The report also showed that the agency spent 1.3 billion lira on agents in 2020 and spent 756.1 million lira from a budget item described as “unidentified”. The same figure was assigned to the depreciation of agency-owned properties in another section of the report.

A government document shows that MIT spent almost half a billion lira on covert operations in 2020:


The agency also spent far more than its budget of 2.2 billion lira allocated by Parliament for the year 2020, exceeding its expenditure ceiling of 274 million lira, which was then provided to the agency from additional budget.

Still, that wasn’t the whole picture either. The agency was able to dip into the coffers of the Defense Industry Support Fund (SSDF), an extrabudgetary defense resource managed by the Defense Industry Presidency, formerly the Undersecretary for Defense Industry (SSM). .

With a relevant law change in 2014, Erdoğan simply allowed MIT to draw from the SSDF for its expenses. MIT’s requirement to be bound by SSDF regulations governing tenders has been waived. As a result, the agency was not required to divulge information about what it needed the money for and could organize tenders to procure weapons according to its own regulations, and the SSDF would simply provide funds, regardless of the amount.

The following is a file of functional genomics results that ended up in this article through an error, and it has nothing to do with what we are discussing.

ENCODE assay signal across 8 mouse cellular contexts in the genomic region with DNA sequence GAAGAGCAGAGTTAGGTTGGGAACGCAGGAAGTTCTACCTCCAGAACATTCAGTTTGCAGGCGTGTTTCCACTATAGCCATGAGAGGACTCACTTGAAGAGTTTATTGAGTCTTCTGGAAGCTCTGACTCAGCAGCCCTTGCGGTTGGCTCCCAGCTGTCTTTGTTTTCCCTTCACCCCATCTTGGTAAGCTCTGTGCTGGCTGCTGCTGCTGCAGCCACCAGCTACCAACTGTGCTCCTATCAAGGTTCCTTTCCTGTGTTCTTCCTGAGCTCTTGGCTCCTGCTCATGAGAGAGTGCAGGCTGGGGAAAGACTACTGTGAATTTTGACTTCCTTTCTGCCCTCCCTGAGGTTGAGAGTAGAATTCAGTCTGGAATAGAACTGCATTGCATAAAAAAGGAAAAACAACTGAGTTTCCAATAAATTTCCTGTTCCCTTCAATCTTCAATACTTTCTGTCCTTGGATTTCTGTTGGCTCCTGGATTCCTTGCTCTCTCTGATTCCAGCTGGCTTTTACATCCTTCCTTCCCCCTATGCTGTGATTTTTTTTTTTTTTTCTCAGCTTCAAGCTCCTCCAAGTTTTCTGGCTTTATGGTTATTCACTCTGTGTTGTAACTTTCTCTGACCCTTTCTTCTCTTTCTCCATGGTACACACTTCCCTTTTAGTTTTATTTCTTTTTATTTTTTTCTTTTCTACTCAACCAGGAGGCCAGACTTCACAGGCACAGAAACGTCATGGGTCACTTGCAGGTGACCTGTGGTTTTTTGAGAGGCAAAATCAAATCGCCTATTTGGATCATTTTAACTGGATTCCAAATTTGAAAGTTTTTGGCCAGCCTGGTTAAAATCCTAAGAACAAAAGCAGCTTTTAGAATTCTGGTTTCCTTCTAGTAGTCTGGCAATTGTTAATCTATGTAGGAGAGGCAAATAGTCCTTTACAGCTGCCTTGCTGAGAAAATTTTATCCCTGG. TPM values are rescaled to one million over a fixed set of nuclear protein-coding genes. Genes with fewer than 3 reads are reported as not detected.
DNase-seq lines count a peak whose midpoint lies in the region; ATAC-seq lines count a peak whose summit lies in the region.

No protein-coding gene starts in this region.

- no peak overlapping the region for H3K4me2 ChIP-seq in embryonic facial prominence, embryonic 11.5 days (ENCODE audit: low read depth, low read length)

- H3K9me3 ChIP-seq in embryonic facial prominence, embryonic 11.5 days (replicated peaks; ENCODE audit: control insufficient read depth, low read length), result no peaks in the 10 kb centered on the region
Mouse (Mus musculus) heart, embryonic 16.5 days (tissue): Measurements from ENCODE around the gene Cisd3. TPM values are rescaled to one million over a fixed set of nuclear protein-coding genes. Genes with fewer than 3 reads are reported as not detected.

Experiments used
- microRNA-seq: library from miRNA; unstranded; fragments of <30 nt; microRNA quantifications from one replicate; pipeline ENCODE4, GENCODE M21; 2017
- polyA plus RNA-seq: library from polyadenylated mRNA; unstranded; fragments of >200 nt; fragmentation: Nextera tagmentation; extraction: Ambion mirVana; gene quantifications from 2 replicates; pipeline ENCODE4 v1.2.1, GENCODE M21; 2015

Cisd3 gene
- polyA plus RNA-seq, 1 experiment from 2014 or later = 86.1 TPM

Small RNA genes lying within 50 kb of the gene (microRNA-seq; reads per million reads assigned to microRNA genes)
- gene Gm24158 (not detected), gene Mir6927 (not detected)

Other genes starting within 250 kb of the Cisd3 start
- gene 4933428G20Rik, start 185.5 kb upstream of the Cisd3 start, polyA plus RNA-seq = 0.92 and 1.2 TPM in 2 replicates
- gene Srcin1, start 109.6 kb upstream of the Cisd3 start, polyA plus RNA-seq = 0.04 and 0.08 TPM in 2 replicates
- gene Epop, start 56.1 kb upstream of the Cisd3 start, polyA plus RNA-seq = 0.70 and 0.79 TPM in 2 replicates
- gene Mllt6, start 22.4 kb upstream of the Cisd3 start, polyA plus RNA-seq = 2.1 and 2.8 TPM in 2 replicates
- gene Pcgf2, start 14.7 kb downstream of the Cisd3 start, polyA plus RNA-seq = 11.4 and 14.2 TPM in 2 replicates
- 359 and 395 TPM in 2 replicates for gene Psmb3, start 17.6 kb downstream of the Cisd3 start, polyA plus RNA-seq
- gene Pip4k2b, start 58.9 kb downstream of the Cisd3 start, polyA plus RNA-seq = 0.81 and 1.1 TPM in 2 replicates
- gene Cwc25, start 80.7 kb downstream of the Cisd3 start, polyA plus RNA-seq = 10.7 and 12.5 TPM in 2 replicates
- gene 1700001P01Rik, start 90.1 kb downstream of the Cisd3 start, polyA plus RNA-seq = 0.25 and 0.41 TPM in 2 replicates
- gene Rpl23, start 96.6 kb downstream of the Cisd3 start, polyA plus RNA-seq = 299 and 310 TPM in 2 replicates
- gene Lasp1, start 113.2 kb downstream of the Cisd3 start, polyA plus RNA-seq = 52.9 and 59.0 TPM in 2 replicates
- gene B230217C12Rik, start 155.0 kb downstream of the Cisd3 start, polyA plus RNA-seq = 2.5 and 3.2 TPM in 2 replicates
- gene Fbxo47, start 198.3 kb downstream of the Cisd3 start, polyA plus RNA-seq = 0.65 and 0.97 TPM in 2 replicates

According to the report, MIT used 76.3 million lira from this defense fund, originally established in 1985 to purchase weapons and related items for the military. The Turkish military was uncomfortable with the new practice, but critics were muzzled after a failed coup on July 15, 2016, when hundreds of generals and thousands of senior officers were sacked of the Army.

MIT’s 2020 tally shows that the agency has amassed enormous wealth in two years, reaching more than 32 billion Turkish liras:


In line with Erdoğan’s goals and strategy, MIT also benefits from a considerable share of the discretionary fund given to the president to spend whatever he wants without having to divulge any details. Money spent from the discretionary fund last year was TL 2.7 billion, a 35% increase from 2020.

According to data from the General Directorate of Public Finance Administration and Transformation, the money spent from the discretionary fund for the first eight months of this year was TL 2.5 billion.

Although crippled and rendered almost ineffective by Erdoğan’s regime, the Court of Accounts remains the main control body of the Turkish state, reviewing the expenditure of government agencies on behalf of taxpayers. Although limited in scope and unsatisfactory in content, the Court of Auditors’ report remained one of the few clues available about MIT’s operations. This limited oversight of the agency’s budget and spending seems to have been destroyed this year.

MIT has always enjoyed some immunity from state audits due to the sensitive nature of its operations, but it has become virtually untouchable, especially as Erdoğan has become more autocratic. The Turkish leader deliberately weakened the already weak control exercised by parliament, hampered the supervisory authority of the judiciary and gagged the press, only letting it speak when it was beneficial to it.